Five federal assistant district attorneys have been honored for the work they did in prosecuting police and others in what started as an investigation into set-up stings.
Those stings, which became known as "Dirty DUIs" targeted men in custody battles, using women as decoys to lure the men to bars, then inviting them to hot tubs. The men were arrested for DUIs when they left the bar. That opened the door to a series of arrests of law enforcers in Contra Costa County.
Hartley M.K. West, Philip J. Kearney, John H. Hemann, Susan E. Badger, and Stacey P. Geis, were among 57 attorneys around the state to receive the 18th annual California Lawyer Attorneys of the Year Award, in the category of criminal law.
"We are proud of the accomplishments of these Assistant United States Attorneys and congratulate them and all the other honorees for this well-deserved award," said United States Attorney Melinda Haag.
The team brought "dozens of civil rights and corruption charges against the Central Contra Costa Narcotics Enforcement Team and four police officers which resulted in several convictions," said Lili Arauzhaase, spokesperson for the U.S. Attorney's Office in San Francisco.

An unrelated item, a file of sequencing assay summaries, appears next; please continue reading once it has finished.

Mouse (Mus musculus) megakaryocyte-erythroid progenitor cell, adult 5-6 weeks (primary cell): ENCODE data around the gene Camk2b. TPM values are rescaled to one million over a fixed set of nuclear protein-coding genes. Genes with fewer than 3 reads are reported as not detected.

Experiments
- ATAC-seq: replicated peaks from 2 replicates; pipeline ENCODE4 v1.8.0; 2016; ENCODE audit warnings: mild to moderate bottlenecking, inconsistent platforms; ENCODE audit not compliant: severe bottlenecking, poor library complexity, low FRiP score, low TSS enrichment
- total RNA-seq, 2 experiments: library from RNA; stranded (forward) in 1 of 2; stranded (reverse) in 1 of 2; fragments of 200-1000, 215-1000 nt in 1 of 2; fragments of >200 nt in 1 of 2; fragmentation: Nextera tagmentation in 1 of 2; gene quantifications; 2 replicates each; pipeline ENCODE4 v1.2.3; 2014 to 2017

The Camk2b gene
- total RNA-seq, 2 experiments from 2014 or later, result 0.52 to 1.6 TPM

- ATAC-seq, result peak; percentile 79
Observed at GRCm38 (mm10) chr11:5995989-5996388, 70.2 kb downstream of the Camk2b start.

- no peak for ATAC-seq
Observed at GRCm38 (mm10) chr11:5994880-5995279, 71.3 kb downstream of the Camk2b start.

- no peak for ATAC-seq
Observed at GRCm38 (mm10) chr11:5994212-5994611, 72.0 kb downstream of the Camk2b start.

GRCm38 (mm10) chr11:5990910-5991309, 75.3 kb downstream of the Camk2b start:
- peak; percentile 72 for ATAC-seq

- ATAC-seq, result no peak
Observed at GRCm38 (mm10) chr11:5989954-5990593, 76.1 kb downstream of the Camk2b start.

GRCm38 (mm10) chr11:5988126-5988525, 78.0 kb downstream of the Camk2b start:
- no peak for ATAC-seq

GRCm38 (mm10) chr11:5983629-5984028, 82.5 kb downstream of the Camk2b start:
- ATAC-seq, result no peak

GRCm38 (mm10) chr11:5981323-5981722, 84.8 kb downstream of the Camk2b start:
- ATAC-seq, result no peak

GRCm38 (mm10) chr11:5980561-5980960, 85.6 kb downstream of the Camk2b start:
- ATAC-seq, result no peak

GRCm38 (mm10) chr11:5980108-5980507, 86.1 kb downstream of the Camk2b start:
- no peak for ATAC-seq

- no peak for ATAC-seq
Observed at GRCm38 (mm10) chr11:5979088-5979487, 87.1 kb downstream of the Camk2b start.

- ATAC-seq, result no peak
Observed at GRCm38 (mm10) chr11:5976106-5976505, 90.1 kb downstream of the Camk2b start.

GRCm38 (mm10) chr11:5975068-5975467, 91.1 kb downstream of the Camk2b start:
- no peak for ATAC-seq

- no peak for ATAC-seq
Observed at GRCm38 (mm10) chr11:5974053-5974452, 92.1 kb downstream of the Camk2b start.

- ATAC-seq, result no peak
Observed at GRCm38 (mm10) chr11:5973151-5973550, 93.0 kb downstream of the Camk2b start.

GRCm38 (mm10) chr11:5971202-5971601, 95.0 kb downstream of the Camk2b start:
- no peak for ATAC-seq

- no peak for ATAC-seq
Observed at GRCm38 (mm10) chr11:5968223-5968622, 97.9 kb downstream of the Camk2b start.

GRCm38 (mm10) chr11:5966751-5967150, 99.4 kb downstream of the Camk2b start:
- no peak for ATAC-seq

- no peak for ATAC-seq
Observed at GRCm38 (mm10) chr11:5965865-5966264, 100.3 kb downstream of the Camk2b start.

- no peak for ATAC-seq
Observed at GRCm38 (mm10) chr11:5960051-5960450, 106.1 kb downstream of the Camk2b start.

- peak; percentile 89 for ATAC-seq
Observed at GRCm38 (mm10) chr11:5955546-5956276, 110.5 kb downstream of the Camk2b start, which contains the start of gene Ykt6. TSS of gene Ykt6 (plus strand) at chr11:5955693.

That included the prosecutions of former CCCNET Commander Norman Wielsch and private investigator Christopher Butler for civil rights and narcotics conspiracies, narcotics distribution, extortion and robbery.
Former San Ramon Police Officer Louis Lombardi was prosecuted for stealing money and property during searches that he performed as a law enforcement officer.
Former Contra Costa County Deputy Sheriff Stephen Tanabe was sentenced on Wednesday to 15 months in federal prison for honest services fraud and extortion for arranging those "stings" against men involved in child custody disputes.
Former Richmond Police officers Danny Harris Jr. and Raymond Thomas Jr. on firearms and obstruction of justice charges in connection with running a private security business on the side.
"As a result of these prosecutions, these corrupt law enforcement officers sustained felony convictions, lost their jobs, and are serving sentences imposed by the Court," Arauzhaase said.